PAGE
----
Friday, September 20, 2013

Eavesdropping

In my prior life, when much of my time was spent in a food court, I used to frequently eat lunch alone. Although, many times I ate lunch with my "work friends," sometimes I just wanted to eat alone, mostly because I needed silence. Towards the end of that life I found I needed a lot of silence.

It's hard to be silent in a food court, I know, because the mall people stare at all the options unsure of where to eat and ask each other, "What do you want? I think I want Chick-fil-A, or maybe the Chinese place. What about Snappy Salad? Ooooo, or Tin Star? I love their tah-cos." Teenagers push and shove, giggle while they try to flirt, but still haven't mastered it, some of the boys may never. Mom  mall walkers push strollers with their crying babies, but still continue to hold conversations over the red-faced hollering bald headed beast strapped into the latest edition stroller as others wince and stare.

The cacophony of noise intensified as it echoed off the hollowed out belly of the mall. Voices bounced off one another and multiplied with the baby cries, giggles, and southern drawls until it was low roar. Amidst all this I sat, eating my Snappy Salad, and listened. The silence I needed was my own, after talking to people all day long, I needed to not talk. I felt just how silent I was becoming amongst this roar as I stared off into space, unaffected by the blond red-faced toddler crying over chicken nuggets.

And when I was done eating? I pulled out my notebook,spiral starting to slide off the pages, and wrote down everything I heard around me.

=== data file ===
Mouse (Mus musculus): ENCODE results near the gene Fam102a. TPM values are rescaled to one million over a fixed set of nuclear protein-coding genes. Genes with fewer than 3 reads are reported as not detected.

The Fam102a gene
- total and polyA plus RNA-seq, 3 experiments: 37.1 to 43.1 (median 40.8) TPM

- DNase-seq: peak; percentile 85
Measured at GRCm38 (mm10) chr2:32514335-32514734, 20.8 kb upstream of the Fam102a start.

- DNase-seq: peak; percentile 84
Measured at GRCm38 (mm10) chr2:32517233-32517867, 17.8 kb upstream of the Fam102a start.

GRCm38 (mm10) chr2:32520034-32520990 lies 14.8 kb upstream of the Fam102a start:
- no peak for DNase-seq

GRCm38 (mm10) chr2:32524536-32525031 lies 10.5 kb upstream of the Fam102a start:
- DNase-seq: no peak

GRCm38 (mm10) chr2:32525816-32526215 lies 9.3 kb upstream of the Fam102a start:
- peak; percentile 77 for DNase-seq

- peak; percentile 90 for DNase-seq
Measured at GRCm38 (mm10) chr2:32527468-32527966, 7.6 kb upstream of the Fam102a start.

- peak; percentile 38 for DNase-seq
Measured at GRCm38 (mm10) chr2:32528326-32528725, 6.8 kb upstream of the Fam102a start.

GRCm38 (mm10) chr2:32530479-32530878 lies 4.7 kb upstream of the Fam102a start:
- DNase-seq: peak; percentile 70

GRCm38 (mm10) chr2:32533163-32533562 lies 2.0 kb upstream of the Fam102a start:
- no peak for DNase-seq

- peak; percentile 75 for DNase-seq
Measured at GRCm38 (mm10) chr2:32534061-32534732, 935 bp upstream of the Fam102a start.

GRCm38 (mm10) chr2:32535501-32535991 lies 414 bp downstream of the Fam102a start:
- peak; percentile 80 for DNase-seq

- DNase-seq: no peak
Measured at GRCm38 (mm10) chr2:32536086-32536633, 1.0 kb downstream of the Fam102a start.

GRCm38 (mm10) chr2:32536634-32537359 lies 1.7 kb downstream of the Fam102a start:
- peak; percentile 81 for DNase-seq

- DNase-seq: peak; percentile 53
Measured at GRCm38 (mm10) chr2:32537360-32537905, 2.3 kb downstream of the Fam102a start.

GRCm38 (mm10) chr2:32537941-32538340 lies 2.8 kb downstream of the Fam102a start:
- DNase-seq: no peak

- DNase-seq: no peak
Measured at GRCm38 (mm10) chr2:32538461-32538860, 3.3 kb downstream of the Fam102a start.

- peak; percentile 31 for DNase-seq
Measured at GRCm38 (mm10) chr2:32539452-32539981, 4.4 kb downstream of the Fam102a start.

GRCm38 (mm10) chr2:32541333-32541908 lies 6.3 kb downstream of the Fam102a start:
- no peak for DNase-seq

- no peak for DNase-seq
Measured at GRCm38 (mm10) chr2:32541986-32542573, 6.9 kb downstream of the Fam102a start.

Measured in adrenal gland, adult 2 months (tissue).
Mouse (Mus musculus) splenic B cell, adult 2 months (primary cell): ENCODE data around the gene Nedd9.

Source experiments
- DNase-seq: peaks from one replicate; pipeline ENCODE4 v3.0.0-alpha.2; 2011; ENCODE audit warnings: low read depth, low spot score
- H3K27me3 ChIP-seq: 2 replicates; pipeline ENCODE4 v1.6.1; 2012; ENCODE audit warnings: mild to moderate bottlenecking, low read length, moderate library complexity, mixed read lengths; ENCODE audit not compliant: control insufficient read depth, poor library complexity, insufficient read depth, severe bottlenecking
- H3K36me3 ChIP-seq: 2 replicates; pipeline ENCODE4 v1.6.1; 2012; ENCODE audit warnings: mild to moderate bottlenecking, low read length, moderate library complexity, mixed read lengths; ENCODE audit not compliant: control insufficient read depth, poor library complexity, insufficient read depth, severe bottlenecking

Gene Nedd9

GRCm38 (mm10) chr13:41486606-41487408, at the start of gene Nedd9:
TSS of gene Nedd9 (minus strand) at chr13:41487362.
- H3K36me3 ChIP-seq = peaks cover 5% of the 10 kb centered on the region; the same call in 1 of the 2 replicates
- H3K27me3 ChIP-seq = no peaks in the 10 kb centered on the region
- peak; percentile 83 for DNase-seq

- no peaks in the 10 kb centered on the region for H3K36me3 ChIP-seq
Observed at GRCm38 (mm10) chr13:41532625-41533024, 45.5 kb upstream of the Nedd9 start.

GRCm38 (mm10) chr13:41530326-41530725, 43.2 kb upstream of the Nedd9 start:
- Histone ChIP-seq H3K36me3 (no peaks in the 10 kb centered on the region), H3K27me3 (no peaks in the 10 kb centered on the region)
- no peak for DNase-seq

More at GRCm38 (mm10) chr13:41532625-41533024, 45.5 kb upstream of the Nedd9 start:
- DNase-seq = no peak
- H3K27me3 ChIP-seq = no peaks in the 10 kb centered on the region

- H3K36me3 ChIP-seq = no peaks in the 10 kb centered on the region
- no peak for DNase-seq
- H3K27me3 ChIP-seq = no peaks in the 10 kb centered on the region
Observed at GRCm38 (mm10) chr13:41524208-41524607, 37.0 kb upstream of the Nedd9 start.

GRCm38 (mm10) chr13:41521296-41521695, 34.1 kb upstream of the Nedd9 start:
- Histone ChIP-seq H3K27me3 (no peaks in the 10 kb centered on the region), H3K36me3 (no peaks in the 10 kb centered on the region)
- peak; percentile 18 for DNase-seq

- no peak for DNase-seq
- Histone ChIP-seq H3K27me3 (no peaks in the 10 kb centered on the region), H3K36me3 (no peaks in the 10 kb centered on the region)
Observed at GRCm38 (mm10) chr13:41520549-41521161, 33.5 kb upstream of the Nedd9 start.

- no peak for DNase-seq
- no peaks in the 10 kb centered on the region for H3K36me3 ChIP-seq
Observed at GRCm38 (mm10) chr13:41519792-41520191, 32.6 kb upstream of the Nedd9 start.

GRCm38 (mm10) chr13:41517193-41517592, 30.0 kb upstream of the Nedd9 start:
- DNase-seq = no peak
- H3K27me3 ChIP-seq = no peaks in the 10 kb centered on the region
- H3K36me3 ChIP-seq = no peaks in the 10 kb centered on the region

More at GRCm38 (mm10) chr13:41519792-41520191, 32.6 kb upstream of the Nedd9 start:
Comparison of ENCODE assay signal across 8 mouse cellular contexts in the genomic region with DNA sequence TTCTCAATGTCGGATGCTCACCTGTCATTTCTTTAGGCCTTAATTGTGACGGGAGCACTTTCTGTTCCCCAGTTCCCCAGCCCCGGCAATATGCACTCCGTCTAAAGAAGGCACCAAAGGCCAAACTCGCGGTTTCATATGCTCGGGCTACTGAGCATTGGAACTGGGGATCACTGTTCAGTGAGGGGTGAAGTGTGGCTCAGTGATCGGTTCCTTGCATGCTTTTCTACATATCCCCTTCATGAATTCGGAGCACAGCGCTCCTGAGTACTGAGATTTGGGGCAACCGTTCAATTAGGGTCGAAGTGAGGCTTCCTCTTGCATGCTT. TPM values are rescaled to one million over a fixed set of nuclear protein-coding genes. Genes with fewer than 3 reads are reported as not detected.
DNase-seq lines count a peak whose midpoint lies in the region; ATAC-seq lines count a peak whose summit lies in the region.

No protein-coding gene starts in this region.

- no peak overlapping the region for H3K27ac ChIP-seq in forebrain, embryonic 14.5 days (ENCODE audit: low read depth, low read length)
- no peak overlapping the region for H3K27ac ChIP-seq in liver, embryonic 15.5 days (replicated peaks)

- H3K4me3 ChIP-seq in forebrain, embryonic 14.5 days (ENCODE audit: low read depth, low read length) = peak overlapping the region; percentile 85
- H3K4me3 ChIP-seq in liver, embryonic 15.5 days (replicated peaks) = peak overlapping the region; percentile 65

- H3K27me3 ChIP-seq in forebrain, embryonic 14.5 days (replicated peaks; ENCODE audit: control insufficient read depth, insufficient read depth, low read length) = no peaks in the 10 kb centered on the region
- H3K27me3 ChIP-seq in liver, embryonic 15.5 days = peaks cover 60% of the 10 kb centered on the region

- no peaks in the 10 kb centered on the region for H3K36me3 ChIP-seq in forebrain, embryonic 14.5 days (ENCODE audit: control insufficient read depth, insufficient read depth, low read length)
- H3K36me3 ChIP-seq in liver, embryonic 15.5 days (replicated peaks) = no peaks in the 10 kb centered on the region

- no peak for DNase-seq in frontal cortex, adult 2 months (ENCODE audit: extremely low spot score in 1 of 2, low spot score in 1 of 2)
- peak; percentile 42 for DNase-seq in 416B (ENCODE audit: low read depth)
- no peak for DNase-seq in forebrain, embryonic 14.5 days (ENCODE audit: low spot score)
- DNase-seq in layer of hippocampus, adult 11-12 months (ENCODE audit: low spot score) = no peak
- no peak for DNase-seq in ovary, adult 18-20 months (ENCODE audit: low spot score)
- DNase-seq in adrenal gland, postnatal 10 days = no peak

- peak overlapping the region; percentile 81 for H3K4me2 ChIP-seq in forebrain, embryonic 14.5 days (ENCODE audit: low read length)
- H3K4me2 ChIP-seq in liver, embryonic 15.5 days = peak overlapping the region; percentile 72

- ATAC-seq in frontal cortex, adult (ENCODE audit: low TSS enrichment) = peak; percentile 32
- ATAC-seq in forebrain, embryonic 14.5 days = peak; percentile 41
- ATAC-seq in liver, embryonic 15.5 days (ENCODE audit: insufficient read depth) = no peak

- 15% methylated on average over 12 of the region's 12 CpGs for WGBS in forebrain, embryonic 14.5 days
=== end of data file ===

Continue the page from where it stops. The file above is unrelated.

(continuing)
"I called him and he like, never called me back. What you do think that means? He's not into it right?" "Ashley Amanda Ackerman, you get over here right now!" "Are tacos healthy? They are right? These aren't fried, it's just meat and tortilla?" "I really want to check out the bags at Neiman's. Is that cool?" "I don't like the Chinese here because really, it's not that good. And I just keep eating. Then I feel all bloated and ughh, you know?" "I love the shoes at Nordstrom. They really are the best. Don't you think so?" "What am I gonna do? I mean he seemed into it, but now? I shouldn't have fucked him." "I walk around the mall twice and it's two miles, and 'lil Jameson here just loves it, don't you my 'lil handsome, man?" "What can I get you today, ma'am?" "Can you believe her? I've been here 12hrs and still, 'Have you made your day,' screw her! Ugh. My feet are fuckin' killing me." "We haven't had sex in so long, I just don't know, you know? I mean I love him, but we like, ne-ver have sex anymore. Is that normal? How often do you and Stephen have sex?" "Barney's has the cutest little dress...."

All around me these people talked and talked. I kept my head down and stared at the lines of my paper as I filled them with their chatter. I kept my face still even as they talked about things you shouldn't want echoed into the cacophony, bending and twisting into a shape that fits perfectly into someone else's ear, onto someone else's paper.